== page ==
The use of 'off-the-shelf' orthoses in the reduction of foot symptoms in patients with early rheumatoid arthritis
MetadataShow full item record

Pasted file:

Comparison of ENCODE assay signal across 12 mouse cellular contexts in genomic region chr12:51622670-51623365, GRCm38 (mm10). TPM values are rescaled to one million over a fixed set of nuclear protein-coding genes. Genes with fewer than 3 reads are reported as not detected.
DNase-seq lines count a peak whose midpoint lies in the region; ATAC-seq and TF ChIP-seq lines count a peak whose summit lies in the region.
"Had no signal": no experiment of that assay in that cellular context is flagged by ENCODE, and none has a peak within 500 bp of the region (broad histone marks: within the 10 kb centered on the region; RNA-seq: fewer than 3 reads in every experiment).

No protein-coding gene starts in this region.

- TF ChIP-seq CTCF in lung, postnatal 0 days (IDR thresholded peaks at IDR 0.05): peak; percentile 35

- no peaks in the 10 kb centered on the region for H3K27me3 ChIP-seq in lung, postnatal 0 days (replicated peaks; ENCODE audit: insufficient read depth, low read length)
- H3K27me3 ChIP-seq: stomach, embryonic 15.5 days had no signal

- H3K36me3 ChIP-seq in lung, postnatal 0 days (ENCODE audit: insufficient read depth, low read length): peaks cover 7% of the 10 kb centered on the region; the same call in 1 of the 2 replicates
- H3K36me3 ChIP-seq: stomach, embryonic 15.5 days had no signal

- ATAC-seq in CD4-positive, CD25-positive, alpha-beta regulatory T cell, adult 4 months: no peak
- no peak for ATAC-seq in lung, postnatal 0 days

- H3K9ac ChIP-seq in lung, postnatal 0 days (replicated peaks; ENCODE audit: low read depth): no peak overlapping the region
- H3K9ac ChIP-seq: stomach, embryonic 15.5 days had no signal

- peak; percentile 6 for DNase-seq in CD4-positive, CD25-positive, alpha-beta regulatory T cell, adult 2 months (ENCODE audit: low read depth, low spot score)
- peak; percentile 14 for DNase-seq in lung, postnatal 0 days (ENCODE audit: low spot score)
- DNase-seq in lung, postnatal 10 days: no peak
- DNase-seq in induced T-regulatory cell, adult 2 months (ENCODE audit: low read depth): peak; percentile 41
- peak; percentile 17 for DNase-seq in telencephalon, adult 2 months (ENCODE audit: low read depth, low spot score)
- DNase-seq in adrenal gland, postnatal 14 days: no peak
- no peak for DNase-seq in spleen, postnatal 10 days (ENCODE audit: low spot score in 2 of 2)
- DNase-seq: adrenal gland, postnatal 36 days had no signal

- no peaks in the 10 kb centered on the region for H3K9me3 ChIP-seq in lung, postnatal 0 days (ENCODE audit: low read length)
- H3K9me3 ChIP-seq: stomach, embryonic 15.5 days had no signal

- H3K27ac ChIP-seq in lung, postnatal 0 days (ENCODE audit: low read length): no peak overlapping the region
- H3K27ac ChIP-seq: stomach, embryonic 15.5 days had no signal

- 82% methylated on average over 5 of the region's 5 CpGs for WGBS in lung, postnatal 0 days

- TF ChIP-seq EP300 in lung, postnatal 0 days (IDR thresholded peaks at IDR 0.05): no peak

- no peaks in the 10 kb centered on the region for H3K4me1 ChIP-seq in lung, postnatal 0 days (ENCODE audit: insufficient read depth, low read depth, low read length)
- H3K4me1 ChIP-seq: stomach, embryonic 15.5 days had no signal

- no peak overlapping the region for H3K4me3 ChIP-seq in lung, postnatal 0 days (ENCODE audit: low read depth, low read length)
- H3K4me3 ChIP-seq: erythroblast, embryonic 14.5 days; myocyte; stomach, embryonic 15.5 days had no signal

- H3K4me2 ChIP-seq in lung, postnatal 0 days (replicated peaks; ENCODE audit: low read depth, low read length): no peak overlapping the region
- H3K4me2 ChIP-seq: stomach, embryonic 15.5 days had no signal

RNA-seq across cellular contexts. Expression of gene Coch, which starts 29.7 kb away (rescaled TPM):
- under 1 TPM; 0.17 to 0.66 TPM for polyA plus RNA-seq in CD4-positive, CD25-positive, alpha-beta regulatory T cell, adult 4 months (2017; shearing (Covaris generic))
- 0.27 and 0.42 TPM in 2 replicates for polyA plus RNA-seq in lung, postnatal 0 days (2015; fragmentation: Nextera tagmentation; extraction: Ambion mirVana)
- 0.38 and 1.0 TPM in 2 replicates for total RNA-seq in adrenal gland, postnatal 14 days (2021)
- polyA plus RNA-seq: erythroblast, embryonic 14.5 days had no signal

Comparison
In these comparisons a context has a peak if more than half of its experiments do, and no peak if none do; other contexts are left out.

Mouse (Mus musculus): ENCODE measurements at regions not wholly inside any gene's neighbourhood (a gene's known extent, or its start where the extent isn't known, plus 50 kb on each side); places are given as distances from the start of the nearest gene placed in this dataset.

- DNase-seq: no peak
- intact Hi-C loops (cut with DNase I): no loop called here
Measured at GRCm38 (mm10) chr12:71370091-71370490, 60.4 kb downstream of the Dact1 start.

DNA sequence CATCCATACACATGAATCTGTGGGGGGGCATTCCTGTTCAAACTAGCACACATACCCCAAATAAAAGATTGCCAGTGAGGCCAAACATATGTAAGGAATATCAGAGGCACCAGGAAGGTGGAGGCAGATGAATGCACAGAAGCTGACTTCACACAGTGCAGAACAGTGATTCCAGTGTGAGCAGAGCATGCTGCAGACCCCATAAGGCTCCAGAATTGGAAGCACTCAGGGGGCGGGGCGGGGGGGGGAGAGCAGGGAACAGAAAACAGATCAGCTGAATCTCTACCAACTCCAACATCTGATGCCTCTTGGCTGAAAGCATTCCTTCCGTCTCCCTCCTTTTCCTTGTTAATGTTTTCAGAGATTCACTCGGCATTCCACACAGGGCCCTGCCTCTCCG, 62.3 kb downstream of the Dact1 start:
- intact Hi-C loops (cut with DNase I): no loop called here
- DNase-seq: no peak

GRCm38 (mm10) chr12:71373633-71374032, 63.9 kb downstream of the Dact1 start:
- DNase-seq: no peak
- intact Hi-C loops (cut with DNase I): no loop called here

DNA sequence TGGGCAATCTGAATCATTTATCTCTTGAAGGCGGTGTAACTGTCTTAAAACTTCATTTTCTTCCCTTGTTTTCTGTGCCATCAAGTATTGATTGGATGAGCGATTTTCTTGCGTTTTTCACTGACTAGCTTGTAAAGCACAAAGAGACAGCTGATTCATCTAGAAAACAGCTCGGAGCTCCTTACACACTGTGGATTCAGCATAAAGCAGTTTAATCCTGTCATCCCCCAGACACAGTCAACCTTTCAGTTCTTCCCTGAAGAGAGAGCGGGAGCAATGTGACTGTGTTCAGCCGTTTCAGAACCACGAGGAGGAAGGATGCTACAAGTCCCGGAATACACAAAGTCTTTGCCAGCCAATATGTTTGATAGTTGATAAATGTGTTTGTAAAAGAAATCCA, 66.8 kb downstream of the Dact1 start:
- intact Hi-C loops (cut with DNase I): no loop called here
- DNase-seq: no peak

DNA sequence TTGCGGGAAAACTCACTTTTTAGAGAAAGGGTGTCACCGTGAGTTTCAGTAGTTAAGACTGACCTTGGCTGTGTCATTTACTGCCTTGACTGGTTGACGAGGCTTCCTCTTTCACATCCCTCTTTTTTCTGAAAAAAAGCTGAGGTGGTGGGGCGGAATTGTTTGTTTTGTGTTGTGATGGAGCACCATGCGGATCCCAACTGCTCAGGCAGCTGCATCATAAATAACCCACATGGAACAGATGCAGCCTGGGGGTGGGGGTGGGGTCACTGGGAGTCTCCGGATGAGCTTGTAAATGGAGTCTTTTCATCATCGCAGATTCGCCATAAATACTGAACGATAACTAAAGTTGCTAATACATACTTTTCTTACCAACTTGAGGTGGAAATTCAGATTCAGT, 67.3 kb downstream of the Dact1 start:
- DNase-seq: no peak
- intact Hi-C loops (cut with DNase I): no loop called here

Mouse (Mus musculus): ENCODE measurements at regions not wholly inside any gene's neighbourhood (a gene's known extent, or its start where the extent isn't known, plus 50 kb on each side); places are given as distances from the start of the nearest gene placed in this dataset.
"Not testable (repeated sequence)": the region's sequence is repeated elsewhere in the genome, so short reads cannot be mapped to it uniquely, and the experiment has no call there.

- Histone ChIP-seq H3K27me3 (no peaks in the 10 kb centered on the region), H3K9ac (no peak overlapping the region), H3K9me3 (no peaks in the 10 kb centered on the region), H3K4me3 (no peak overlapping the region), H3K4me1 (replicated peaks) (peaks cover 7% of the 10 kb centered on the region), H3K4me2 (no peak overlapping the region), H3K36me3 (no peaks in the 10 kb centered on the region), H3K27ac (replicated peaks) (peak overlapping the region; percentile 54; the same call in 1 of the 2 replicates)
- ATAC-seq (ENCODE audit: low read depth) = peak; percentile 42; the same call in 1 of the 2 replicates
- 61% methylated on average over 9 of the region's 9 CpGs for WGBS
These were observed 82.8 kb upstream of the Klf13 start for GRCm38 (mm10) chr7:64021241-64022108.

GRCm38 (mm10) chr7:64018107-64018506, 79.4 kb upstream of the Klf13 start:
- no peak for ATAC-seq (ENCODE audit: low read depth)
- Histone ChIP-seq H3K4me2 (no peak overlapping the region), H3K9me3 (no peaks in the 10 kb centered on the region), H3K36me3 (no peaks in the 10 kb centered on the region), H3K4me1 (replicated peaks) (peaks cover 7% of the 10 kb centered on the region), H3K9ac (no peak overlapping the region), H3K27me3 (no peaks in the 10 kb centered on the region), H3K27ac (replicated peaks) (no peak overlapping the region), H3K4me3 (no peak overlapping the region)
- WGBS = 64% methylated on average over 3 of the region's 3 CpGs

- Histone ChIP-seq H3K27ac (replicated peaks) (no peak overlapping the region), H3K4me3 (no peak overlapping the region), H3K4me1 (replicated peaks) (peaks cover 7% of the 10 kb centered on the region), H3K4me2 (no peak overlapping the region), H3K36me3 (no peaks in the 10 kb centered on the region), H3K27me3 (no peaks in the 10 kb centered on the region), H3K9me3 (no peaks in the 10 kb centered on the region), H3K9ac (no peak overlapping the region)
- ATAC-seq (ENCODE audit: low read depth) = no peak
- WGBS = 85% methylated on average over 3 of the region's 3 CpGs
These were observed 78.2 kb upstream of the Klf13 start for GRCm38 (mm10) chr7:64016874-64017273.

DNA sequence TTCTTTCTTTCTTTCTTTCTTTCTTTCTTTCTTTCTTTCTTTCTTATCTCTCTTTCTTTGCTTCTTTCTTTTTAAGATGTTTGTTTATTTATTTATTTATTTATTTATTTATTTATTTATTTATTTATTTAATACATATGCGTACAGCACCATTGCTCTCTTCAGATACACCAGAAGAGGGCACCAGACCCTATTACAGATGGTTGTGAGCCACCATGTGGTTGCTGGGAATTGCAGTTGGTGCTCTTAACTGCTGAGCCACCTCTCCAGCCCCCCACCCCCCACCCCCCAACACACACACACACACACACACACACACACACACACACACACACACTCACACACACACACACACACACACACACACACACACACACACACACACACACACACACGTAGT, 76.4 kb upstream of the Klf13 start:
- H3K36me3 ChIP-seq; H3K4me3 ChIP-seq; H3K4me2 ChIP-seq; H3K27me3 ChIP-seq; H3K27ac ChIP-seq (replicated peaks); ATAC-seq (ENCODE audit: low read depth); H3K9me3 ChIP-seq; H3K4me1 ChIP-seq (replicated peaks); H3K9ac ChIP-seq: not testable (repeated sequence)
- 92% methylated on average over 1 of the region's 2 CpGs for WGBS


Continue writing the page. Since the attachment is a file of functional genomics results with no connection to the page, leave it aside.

Background Foot pain in patients diagnosed with early rheumatoid arthritis is common. Objectives To investigate effects of off-the-shelf foot orthoses on outcomes of swollen and tender joints, and pain, in patients with early rheumatoid arthritis. Methods Thirty-five patients with painful and swollen foot joints were recruited. None had previously used foot orthoses or had contraindications to their use. Any patients with concomitant musculoskeletal disease, endocrine disorders, and neurological disease, were excluded. At baseline, participants were prescribed a customised off-the-shelf foot orthosis with chair-side modifications. Data was collected at baseline, three and six months. Foot pain (using Visual Analogue Scale) and the number of tender and swollen foot joints was measured. Results There was a trend towards a reduction in the number of swollen and tender joints by 3 months with a further improvement by 6 months. Statistically (p<0.05) and clinically significant reductions in pain levels was also noted. Conclusion Patients diagnosed with early RA may benefit from using off-the-shelf foot orthoses with the majority of their pain reduction occurring within the first 3 months of use, but with some small further symptomatic improvement up to 6 months. Their was a tendency to a reduction in swollen and tender joints although more studies are required to substantiate these findings.